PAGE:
A typical doctor of veterinary medicine (DVM) program curriculum spans four years. You’ll likely spend your first two years completing coursework in classes and labs. Programs usually start with basic science classes, then move toward focusing more on biological systems like neurology.

School curriculums vary, but it’s common to start gaining practical experience outside of labs and lecture halls during your third year. This was the case for Dr. Grimmett. “The third year was more clinically focused, still with significant classroom time,” she explains. You’ll spend your final year of veterinary medical school completing clinical rotations to gain practical, hands-on experience working with patients.

5. Study for and pass the NAVLE

The North American Veterinary Licensing Examination (NAVLE) is the most important test you’ll take on the road to becoming a veterinarian, because you must earn a passing score in order to practice. You’ll want to devise a study strategy to ensure you’re prepared because cramming won’t cut it. “Use the four years to actually learn and understand,” Dr. Grimmett advises. “Don’t just study for the test.”

“Don’t just study for the test.”

You can sit the exam in the fall or spring of your senior year. Note that you need to be within 10 months of graduating, although some states specify within eight, to take the test. Though some students like to wait until the spring to allow more time for preparation, many prefer to take the NAVLE during the fall. This way they have the option to retake it in the spring if they aren’t satisfied with their results.

On the day of the exam, try to stay calm and focused. Students who have spent their time absorbing material and building their skills stand a good chance of performing well. “One must just prepare as best they can and go in believing in themselves,” Dr. Grimmett suggests.

6. Complete any additional requirements

You may need to complete additional steps depending on where you want to practice. Make sure to contact the correct provincial regulatory body in Canada or state regulatory board in the US to find out which specific requirements you need to meet.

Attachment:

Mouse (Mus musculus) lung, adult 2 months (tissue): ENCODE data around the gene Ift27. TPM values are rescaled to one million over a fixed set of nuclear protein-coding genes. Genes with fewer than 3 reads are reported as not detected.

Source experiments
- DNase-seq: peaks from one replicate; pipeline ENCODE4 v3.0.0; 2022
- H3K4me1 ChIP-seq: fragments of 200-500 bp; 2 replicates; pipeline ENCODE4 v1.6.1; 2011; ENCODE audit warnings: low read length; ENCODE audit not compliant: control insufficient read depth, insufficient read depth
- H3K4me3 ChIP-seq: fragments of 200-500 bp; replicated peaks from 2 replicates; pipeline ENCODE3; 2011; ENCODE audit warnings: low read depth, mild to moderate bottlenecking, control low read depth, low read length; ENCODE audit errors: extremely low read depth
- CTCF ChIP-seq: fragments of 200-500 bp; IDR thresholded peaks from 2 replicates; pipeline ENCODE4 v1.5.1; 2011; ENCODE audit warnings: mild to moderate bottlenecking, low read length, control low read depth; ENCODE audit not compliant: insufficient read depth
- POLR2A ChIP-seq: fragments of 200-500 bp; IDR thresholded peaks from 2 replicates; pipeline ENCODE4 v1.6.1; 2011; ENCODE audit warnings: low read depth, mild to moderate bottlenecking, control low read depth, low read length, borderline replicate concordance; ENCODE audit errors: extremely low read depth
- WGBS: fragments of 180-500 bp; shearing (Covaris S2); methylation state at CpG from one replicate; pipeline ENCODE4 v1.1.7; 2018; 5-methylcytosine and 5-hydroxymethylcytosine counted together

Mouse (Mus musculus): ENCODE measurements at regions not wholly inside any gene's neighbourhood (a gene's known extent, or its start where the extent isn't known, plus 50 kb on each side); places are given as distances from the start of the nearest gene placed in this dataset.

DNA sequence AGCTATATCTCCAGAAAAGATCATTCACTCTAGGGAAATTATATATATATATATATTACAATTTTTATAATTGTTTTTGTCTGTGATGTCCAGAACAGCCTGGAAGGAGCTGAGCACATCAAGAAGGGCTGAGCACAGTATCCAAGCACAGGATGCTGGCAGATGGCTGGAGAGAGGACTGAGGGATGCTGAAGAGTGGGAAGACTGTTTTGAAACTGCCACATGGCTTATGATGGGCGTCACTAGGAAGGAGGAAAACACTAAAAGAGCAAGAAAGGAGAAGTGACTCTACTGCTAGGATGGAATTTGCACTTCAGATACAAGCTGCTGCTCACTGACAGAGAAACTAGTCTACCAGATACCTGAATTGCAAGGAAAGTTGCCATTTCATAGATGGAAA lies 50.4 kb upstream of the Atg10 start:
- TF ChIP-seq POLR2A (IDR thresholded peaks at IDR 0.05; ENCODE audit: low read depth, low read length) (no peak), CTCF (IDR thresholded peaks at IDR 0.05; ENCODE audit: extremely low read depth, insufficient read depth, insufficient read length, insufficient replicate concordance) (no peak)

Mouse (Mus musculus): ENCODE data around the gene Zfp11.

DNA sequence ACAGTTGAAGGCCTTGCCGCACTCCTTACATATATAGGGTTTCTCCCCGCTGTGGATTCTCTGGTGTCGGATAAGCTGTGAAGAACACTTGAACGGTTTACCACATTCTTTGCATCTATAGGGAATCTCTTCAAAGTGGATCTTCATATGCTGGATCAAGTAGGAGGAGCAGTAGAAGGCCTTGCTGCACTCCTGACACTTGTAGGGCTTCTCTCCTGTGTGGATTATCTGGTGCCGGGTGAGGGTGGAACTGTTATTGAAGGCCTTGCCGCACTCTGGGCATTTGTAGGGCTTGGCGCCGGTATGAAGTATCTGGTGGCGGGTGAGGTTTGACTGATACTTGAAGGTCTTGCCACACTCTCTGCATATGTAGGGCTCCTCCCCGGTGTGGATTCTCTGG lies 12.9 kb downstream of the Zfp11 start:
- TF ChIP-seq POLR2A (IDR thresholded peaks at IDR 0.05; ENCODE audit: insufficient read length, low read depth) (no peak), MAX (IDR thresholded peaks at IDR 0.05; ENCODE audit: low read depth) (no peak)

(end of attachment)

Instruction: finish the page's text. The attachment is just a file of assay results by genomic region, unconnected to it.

You may be responsible for additional examinations, forms, and fees. US students who attended an international school may need to obtain certification through the Educational Commission for Foreign Veterinary Graduates (ECFVG). But requirements vary, so it’s best to check with the appropriate regulatory body.

7. Pursue further training if desired

Veterinary school graduates are able to begin practicing immediately after graduating and obtaining their license. Some prefer to pursue internships to gain more practical training. DVMs can also complete a residency that will enable them to receive board certification in a specialty field.

“The veterinary profession is quickly becoming more specialized,” Dr. Pasternak says. She adds that she has mixed feelings about it, particularly because many pet owners cannot afford services from board-certified veterinarians.

"The veterinary profession is quickly becoming more specialized."

Veterinarians may actually find they gain more by starting to practice right away. “I believe there is more value to learning by simply jumping in and doing, as my associates and I did,” Dr. Pasternak says. “It takes guts and a certain amount of confidence, but it advances learning.”

8. Begin your veterinary career

Once you’ve completed all the above requirements and obtained any specialty training of interest, you’re ready to assume your role as a veterinarian. This doesn’t mean you should hold off on searching for jobs until you have your diploma. “Don’t wait until the last month of your senior year to begin your job search,” Dr. Grimmett warns.

You can start your search by utilizing job boards designed specifically for veterinary professionals. It’s also wise to inquire about positions within specific organizations, reach out to the veterinarians you know personally, or even seek help from a recruiter.

Your job-hunting tactics might vary depending on what type of veterinary career you’re pursuing, but you should also keep an open mind. “One of the great things about being a veterinarian is the ability to be able to practice in such a wide-ranging field,” Dr. Grimmett notes.

"One of the great things about being a veterinarian is the ability to be able to practice in such a wide-ranging field."

Start your veterinary journey

You now know about the major milestones every animal doctor has to go through. Having a better sense of how to become a veterinarian can help you determine whether it’s the right career for you.

Perhaps this guide has you feeling more certain about your intended career path. If that’s the case, you might want to start thinking more seriously about applying to veterinary medicine programs. Learn more about all the necessary application materials by heading to our article, “The Vet School Requirements Aspiring Animal Doctors Need to Know About.”